High blood pressure (hypertension) is a common chronic disease, affecting approximately 86 million adults in the US.
Medically, high blood pressure is defined when your blood pressure is 140/90 mm Hg or higher. Hypertension is a major risk factor for stroke, heart attacks, narrowed blood vessels, congestive heart failure, and chronic kidney disease.
What does my blood pressure reading mean?
The first number in your blood pressure reading is the systolic pressure. This is the pressure in the arteries when the heart contracts and pumps blood into the arteries. The second number is the diastolic pressure and happens when the heart muscle rests before the next heartbeat takes place. This is why the pressure is lower. Generally, a blood pressure reading that is 140/90 mmHg of higher is considered high. But there are different ways to classify your blood pressure.
One classification system used in adults is :
- Normal: Lower than 120/80 mm HG
- Prehypertension: 120/80 mm HG to 139/89 mmHG
- Stage 1 Hypertension: 140/90 mm HG to 159/99 mm HG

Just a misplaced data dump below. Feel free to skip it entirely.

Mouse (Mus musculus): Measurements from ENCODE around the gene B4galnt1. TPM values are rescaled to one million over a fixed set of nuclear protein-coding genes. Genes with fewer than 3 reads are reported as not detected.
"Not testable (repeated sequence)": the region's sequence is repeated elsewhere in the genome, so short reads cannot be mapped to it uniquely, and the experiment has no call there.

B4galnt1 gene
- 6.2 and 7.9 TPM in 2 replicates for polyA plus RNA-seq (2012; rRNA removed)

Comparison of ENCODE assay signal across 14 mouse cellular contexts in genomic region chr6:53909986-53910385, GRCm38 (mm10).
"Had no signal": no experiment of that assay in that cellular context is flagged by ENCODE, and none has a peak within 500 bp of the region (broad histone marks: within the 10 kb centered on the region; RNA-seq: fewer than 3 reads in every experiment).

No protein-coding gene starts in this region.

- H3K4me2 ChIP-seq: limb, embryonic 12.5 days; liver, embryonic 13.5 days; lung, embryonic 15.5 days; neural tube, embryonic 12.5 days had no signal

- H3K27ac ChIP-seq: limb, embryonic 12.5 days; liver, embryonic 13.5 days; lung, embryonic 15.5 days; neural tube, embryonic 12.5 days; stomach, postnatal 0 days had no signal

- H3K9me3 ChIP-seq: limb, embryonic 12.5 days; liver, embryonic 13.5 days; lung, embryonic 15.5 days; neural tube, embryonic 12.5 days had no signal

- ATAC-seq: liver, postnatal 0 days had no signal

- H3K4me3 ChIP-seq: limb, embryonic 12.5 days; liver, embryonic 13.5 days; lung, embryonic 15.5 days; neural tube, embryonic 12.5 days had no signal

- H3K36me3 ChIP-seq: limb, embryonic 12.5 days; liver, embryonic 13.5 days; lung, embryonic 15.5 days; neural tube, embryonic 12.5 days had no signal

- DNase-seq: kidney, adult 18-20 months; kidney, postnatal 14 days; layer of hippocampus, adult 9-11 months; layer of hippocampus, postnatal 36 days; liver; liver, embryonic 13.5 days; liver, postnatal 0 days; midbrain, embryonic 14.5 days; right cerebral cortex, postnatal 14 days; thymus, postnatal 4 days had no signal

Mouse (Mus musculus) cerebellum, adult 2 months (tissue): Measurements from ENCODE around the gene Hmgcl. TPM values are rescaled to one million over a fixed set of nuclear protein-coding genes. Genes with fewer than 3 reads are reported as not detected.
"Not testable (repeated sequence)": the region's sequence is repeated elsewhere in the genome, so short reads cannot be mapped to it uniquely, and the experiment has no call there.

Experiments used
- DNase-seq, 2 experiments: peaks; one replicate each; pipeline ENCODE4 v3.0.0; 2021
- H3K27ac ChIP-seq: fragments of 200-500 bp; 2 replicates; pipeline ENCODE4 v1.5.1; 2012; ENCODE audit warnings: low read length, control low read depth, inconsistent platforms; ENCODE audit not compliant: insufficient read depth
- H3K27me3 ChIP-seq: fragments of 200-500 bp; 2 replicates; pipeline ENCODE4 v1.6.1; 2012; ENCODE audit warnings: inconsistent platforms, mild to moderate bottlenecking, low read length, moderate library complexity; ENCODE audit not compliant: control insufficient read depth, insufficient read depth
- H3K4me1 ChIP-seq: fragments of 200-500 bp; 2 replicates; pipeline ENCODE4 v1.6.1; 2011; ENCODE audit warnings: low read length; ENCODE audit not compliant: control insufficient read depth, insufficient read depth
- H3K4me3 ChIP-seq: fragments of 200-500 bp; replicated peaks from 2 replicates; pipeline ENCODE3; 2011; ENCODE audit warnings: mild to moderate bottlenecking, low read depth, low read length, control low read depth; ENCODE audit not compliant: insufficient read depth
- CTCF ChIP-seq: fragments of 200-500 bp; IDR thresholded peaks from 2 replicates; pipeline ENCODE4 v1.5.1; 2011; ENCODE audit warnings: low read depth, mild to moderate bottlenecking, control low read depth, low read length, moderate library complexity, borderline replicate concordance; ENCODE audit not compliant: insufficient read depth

- Stage 2 Hypertension: Higher than 160/100 mm HG
Risk factors for high blood pressure include:
- Regularly drinking large amounts of alcohol
- Being overweight or obese
- High fat or high salt diet
- Lack of exercise
- Being of African or Carribean family origin
- Long-term sleep deprivation
- Tobacco use: including cigarettes and chewing tobacco
- High levels of LDL cholesterol (‘bad cholesterol’)
- Low levels of HDL cholesterol (‘good cholesterol’)
- Diabetes Mellitus
- Obesity or having a BMI greater than or equal to 30
- Being male and older than 55 years old or being female and being older than 65 years old
- Family history of early onset cardiovascular disease (under 55 years old for men, under 65 years old for women)